Jared James Nichols
Jared James Nichols is more than a blues musician and solo artist, he’s a journeyman on a quest for truth and from his soul he delivers his authentic sounds from the wire, wood and electricity of his guitar.
In this interview Jared shares with us his musical influences, early years as a musician, academic achievements, his Flying V guitar, his most recent recording “Old Glory & the Wild Revival” and more.
August 9, 2013
Guitarhoo!: Who are some of your musical influences?
Jared James Nichols: I have quite a few different influences but they all have the same things in common, that is the power and truth in their music. I love listening to anyone who can show their emotion and feelings through song. With that being said, some of my biggest influences are guys like Howlin’ Wolf, Muddy Waters, Albert King, Stevie Ray, and Jimi Hendrix.
G!: What was the first concert you have ever seen and what did it mean to you?
JJN: My first real concert was ZZ Top and Aerosmith, with Kenny Wayne as the opener. While we were walking into the venue, Kenny was starting his encore, Voodoo Chile (Slight Return) The moment was amazing. The energy between the crowd and the music gave me chills. Everyone was feeling the music and connected with the groove instantly. I saw first hand the power of live music.
G!: When did you play your first gig and how did it turn out?
JJN: My first gig was about two weeks after I started playing guitar, and it was one of the most terrifying experiences I’ve ever had. When I think back to it now, it’s hilarious. We played a local music festival, covering Led Zeppelin’s Dazed and Confused and Black Sabbath’s Electric Funeral. These were the only two songs we knew, so we played them twice in a row. I was so nervous that I kept my back to the audience the whole time! It turned out pretty well though, that moment really started my drive and dedication to try and be a performing musician.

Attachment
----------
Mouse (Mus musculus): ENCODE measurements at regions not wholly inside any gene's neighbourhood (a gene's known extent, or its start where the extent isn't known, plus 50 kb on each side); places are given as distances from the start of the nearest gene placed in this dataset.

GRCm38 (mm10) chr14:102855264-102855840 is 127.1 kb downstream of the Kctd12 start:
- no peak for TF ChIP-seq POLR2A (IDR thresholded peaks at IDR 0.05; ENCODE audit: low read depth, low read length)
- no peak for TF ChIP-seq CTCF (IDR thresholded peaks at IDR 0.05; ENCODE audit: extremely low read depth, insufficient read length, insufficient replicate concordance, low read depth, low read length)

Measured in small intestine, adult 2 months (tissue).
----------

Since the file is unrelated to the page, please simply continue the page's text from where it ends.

G!: Did you receive a double scholarship to study at Berklee College of Music in Boston? If so, what did you learn the most from your experience at Berklee?
JJN: Yes I did! When I was 16, I went to a summer camp at Berklee for a week. It was a great experience and I met a lot of like minded young players all with the same drive and dedication I had. While at the camp, some of the teachers thought I showed potential as a player and they awarded me a scholarship to come back to study when I was out of high school. Then about a year later, I applied for another musicianship scholarship and was awarded that as well.
What I learned most at Berklee was not really from the actual classes, but more of the life experience it gave me. There were good points of the school, learning theory and the general mechanics of playing. But then there are also really bad points of it… Berklee is like its own world with their own rules, they try and force a certain way of playing, and sometimes neglect certain unique qualities players have. That is why most guitarists that come out of Berklee have the same sound, mostly because they have all been trained the exact same and are too schooled to be truly creative. After a year, I decided to take my own path. I learned to work my ass of, study from the masters, and to be bold and break rules. No school will make you a great player, you need to earn that keep for yourself. You can’t teach feel and you cant teach truth.
G!: You’ve won quite a few awards. In 2010 you won the Musicians Institute Les Paul Guitar Competition “Outstanding Guitarist Award”. How was the experience and is this where the ball officially got rolling on your music career?
JJN: That was an amazing experience. This was definitely one of the pivotal moments that helped my career get rolling. I entered the competition right when I moved from Wisconsin to LA. It just so happens that one of the judges was a very well known and influential force in the music industry, since the contest he has been my manager as well. The best part about the competition is that it gave me the shot to get out in front of a great crowd of people and share my love for the music.
Musicians Institute Les Paul Guitar Competition featuring Jared James Nichols